• Record: found
  • Abstract: found
  • Article: found
Is Open Access

The global distribution of Crimean-Congo hemorrhagic fever

Read this article at

      There is no author summary for this article yet. Authors can add summaries to their articles on ScienceOpen to make them more accessible to a non-specialist audience.



      Crimean-Congo hemorrhagic fever (CCHF) is a tick-borne infection caused by a virus (CCHFV) from the Bunyaviridae family. Domestic and wild vertebrates are asymptomatic reservoirs for the virus, putting animal handlers, slaughter-house workers and agricultural labourers at highest risk in endemic areas, with secondary transmission possible through contact with infected blood and other bodily fluids. Human infection is characterized by severe symptoms that often result in death. While it is known that CCHFV transmission is limited to Africa, Asia and Europe, definitive global extents and risk patterns within these limits have not been well described.


      We used an exhaustive database of human CCHF occurrence records and a niche modeling framework to map the global distribution of risk for human CCHF occurrence.


      A greater proportion of shrub or grass land cover was the most important contributor to our model, which predicts highest levels of risk around the Black Sea, Turkey, and some parts of central Asia. Sub-Saharan Africa shows more focalized areas of risk throughout the Sahel and the Cape region.


      These new risk maps provide a valuable starting point for understanding the zoonotic niche of CCHF, its extent and the risk it poses to humans.

      Related collections

      Most cited references 63

      • Record: found
      • Abstract: found
      • Article: not found

      The global distribution and burden of dengue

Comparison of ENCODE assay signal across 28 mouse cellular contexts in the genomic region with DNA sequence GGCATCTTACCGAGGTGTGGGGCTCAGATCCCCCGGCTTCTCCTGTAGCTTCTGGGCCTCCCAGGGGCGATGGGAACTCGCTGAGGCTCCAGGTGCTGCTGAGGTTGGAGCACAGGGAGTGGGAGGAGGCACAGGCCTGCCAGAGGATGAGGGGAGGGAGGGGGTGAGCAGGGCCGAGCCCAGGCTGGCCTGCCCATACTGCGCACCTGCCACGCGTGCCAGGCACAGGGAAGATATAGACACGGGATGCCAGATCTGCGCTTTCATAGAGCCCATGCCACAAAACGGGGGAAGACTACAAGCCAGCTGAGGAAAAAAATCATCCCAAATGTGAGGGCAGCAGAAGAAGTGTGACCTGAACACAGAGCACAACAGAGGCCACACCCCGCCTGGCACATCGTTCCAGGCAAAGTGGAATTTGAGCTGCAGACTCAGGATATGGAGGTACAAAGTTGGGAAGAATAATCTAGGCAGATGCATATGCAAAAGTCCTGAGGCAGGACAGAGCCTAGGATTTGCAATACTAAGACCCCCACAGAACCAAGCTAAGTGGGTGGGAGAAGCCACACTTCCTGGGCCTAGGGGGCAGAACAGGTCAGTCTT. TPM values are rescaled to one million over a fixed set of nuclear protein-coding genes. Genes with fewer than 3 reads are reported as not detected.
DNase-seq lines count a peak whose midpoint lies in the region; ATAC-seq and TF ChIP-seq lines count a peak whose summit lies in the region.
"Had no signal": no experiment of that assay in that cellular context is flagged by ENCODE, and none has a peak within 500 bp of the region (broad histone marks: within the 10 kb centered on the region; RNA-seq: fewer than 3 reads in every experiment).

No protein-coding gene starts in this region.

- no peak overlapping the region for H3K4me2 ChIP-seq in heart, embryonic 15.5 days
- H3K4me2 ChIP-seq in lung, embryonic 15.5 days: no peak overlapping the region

Dengue is a systemic viral infection transmitted between humans by Aedes mosquitoes 1 . For some patients dengue is a life-threatening illness 2 . There are currently no licensed vaccines or specific therapeutics, and substantial vector control efforts have not stopped its rapid emergence and global spread 3 . The contemporary worldwide distribution of the risk of dengue virus infection 4 and its public health burden are poorly known 2,5 . Here we undertake an exhaustive assembly of known records of dengue occurrence worldwide, and use a formal modelling framework to map the global distribution of dengue risk. We then pair the resulting risk map with detailed longitudinal information from dengue cohort studies and population surfaces to infer the public health burden of dengue in 2010. We predict dengue to be ubiquitous throughout the tropics, with local spatial variations in risk influenced strongly by rainfall, temperature and the degree of urbanisation. Using cartographic approaches, we estimate there to be 390 million (95 percent credible interval 284-528) dengue infections per year, of which 96 million (67-136) manifest apparently (any level of clinical or sub-clinical severity). This infection total is more than three times the dengue burden estimate of the World Health Organization 2 . Stratification of our estimates by country allows comparison with national dengue reporting, after taking into account the probability of an apparent infection being formally reported. The most notable differences are discussed. These new risk maps and infection estimates provide novel insights into the global, regional and national public health burden imposed by dengue. We anticipate that they will provide a starting point for a wider discussion about the global impact of this disease and will help guide improvements in disease control strategies using vaccine, drug and vector control methods and in their economic evaluation. [285]